Friday, December 4, 2009

Artist Branding: Your Mental Geography

The type of branding that I think artists should concentrate on is social branding. How you interact with others and how others perceive you. This occurs not in your work, but in yourself.

In the world of art business you and your work are viewed as a potential investment both in monetary terms as well as in time and energy. Hunches, instinct, and intuition may come into play when others are viewing your marketability, but most of it comes down to professionalism and more importantly the image you convey.

By professionalism, I don’t mean dressing to impress. Rather, I mean a three piece suit mentality in terms of you and your art – together and separately.

Do you arrive on time with everything you need to present you and your work in the best light? You may not like to control your creative process, but in the business world timeliness and organization are two things that aren’t left open to interpretation. If you don’t show up on time for your first meeting, will you really have all your paintings completed when the deadline for your one man show rolls around?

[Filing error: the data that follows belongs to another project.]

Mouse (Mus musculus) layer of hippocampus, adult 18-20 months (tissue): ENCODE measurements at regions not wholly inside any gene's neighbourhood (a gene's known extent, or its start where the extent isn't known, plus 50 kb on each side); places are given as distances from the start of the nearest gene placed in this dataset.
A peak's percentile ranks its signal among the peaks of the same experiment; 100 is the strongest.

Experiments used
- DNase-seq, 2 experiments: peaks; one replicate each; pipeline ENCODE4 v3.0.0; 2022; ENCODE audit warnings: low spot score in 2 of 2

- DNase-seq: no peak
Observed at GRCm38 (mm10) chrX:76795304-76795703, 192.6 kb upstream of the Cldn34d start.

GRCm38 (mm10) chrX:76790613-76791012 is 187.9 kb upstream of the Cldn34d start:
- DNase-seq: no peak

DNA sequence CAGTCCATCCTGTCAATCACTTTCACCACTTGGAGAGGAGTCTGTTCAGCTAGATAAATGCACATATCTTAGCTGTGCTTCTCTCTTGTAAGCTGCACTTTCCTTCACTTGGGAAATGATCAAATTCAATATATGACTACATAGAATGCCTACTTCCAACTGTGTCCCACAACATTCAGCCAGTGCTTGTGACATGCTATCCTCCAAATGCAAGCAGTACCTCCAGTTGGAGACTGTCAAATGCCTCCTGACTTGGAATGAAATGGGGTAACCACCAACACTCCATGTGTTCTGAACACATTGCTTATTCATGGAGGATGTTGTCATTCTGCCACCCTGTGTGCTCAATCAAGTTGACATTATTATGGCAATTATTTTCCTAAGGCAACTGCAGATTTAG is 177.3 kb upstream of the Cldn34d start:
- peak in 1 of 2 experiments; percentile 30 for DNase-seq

For your work, do you have testimonials from other professionals that carry some weight? If you’ve only had a few student shows on campus and a couple more at a coffee shop, should you really be surprised that you haven’t snagged the attention of the Whitney Museum

Does your work show some maturity or are you all over the map stylistically? Just as a gallery doesn’t want to take on a painter who will switch to sculpture next month, a theater doesn’t want to accept a mainstream show, just to have the artist show up and improv material that contains a lot of inappropriate language.

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